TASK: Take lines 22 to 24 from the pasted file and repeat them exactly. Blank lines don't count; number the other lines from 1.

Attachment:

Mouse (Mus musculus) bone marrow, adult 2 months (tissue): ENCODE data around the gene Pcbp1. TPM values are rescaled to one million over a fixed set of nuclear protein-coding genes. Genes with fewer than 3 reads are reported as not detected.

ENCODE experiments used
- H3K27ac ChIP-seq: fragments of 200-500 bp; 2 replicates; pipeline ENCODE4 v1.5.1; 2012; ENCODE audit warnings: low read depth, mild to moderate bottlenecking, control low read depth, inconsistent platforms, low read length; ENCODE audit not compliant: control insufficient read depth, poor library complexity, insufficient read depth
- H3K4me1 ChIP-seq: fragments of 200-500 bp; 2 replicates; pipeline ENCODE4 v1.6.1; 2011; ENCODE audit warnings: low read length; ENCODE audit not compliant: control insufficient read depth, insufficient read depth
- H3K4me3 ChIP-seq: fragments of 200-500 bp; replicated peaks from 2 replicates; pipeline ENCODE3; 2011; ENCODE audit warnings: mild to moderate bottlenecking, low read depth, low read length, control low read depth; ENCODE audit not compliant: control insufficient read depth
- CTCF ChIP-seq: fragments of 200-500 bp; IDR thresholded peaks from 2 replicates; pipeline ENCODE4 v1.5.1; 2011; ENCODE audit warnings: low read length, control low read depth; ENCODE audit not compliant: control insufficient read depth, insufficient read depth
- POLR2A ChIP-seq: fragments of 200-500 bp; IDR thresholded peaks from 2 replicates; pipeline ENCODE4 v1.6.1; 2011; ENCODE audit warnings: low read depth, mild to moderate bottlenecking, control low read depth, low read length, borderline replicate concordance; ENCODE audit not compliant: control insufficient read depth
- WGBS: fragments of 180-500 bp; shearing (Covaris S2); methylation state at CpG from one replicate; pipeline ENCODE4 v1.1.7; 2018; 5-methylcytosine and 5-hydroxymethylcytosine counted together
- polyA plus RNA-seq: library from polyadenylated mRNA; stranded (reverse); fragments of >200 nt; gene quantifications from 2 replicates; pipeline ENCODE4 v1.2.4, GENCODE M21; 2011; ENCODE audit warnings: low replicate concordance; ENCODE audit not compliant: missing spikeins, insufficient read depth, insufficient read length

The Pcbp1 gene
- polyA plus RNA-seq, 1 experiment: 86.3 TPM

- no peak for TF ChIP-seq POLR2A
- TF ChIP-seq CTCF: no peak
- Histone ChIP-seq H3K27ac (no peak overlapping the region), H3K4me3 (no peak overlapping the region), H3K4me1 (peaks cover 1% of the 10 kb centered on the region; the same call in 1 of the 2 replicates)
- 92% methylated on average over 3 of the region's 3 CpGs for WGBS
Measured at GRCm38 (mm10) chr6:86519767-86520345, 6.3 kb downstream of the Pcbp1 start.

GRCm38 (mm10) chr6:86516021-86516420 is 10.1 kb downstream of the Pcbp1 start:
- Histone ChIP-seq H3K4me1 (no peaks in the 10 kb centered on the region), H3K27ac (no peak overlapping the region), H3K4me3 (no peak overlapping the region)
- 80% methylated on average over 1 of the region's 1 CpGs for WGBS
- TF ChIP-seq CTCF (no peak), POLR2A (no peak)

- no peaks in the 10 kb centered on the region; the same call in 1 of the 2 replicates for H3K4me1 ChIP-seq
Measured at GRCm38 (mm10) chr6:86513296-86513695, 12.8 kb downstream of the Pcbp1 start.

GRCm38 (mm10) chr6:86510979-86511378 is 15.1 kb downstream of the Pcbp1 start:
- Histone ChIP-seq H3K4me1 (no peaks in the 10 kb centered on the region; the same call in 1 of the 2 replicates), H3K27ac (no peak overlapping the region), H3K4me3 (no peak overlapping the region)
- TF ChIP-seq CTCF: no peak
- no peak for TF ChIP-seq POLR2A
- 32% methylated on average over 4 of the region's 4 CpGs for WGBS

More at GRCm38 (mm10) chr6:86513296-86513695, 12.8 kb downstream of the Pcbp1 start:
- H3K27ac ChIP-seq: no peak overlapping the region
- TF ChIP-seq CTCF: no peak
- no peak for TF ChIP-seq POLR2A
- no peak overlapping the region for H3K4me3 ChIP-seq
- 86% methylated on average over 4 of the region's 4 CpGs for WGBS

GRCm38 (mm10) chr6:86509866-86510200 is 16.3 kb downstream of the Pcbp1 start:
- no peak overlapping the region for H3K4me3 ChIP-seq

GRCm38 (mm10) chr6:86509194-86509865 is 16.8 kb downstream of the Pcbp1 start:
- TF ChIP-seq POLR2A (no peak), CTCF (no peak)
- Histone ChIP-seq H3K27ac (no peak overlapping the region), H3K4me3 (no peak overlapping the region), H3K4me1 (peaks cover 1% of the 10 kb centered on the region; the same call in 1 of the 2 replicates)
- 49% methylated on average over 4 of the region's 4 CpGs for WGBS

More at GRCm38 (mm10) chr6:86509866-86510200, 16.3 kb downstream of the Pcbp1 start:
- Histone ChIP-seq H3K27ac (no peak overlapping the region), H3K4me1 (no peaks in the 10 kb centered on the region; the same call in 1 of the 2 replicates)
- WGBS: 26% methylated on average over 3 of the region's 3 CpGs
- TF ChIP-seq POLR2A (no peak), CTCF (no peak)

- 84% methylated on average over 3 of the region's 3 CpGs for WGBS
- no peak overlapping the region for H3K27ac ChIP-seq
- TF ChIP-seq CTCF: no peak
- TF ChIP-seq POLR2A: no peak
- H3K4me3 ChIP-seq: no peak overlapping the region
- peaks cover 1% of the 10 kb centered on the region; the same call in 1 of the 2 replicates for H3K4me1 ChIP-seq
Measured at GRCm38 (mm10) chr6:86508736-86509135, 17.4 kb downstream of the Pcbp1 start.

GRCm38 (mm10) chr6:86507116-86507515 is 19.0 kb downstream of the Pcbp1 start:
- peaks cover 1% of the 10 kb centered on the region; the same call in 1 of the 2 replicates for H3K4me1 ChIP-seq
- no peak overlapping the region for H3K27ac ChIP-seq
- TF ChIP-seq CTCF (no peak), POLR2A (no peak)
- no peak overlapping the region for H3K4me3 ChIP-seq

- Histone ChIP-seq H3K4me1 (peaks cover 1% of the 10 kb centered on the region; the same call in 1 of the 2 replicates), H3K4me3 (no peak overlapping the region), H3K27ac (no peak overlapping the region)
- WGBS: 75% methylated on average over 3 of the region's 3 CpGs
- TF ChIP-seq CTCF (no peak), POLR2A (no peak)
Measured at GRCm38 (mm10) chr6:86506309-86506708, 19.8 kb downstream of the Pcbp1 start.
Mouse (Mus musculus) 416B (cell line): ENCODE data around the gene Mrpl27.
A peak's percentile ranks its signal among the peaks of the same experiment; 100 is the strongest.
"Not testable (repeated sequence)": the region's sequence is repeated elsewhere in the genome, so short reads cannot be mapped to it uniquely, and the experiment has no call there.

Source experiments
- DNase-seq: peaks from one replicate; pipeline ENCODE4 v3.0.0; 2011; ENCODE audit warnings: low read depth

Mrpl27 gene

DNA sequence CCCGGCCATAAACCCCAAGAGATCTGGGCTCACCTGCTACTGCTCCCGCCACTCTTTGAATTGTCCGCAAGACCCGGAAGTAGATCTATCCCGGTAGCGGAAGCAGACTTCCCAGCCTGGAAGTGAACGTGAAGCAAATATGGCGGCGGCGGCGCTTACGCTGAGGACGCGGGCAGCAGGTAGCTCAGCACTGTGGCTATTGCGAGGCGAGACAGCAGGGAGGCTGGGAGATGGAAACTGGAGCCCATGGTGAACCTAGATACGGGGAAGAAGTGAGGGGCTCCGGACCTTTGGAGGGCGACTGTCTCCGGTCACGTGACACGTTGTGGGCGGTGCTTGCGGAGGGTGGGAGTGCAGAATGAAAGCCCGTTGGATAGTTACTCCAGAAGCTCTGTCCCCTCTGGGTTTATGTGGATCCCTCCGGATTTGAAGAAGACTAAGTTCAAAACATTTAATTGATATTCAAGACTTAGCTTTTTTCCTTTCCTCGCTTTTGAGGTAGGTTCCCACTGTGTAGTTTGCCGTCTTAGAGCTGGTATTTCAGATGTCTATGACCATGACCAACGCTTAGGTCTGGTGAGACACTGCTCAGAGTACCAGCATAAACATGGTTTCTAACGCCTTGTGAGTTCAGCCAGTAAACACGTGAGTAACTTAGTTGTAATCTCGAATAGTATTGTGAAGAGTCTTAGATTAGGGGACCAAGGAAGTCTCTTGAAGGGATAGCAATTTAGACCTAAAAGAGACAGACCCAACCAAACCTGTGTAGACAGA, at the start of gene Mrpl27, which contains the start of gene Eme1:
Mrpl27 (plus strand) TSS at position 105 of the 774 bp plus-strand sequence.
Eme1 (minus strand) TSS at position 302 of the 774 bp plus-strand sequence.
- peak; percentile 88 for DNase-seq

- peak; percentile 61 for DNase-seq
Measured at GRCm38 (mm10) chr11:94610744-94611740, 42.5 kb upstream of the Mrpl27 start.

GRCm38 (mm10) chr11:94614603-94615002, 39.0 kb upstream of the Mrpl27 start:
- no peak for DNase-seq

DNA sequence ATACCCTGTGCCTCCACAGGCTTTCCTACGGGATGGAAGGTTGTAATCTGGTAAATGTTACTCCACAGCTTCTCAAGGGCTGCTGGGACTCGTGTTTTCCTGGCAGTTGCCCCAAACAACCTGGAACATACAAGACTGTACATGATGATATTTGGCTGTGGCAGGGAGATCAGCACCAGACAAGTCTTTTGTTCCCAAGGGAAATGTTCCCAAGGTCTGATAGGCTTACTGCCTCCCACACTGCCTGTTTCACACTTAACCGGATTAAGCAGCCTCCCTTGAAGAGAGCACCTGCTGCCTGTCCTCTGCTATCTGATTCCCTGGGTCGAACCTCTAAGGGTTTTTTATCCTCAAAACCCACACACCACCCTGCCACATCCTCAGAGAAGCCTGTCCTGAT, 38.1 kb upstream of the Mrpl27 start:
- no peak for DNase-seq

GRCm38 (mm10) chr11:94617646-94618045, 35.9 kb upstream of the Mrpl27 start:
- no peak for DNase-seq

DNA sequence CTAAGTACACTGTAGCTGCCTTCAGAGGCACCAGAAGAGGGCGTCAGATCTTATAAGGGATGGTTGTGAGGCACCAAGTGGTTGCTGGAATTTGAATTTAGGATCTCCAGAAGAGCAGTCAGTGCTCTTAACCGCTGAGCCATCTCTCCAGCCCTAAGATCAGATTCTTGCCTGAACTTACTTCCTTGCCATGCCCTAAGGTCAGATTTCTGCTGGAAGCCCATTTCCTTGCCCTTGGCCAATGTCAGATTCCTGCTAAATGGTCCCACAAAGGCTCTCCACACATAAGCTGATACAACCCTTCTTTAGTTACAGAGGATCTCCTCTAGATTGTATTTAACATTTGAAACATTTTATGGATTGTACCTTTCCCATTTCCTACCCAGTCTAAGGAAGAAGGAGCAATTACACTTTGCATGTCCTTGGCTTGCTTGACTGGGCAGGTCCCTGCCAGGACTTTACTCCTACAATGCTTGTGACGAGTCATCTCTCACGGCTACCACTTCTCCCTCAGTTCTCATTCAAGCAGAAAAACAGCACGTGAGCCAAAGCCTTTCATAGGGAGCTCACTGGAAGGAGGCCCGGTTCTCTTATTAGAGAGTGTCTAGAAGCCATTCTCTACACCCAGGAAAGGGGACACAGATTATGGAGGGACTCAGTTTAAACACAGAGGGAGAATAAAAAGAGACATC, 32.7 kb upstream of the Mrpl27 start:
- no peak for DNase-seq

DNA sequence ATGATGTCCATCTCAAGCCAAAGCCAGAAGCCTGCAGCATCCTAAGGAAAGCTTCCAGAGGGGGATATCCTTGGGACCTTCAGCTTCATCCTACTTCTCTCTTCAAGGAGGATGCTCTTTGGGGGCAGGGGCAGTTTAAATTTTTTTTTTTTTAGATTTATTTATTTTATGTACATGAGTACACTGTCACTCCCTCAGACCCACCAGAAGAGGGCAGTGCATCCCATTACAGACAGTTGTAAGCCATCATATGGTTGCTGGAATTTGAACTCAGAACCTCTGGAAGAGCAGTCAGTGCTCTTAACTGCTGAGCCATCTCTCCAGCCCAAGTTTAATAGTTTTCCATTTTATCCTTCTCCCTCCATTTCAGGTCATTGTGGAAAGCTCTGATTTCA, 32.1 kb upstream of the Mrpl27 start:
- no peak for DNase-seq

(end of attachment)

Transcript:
Measured at GRCm38 (mm10) chr6:86513296-86513695, 12.8 kb downstream of the Pcbp1 start.

GRCm38 (mm10) chr6:86510979-86511378 is 15.1 kb downstream of the Pcbp1 start:
- Histone ChIP-seq H3K4me1 (no peaks in the 10 kb centered on the region; the same call in 1 of the 2 replicates), H3K27ac (no peak overlapping the region), H3K4me3 (no peak overlapping the region)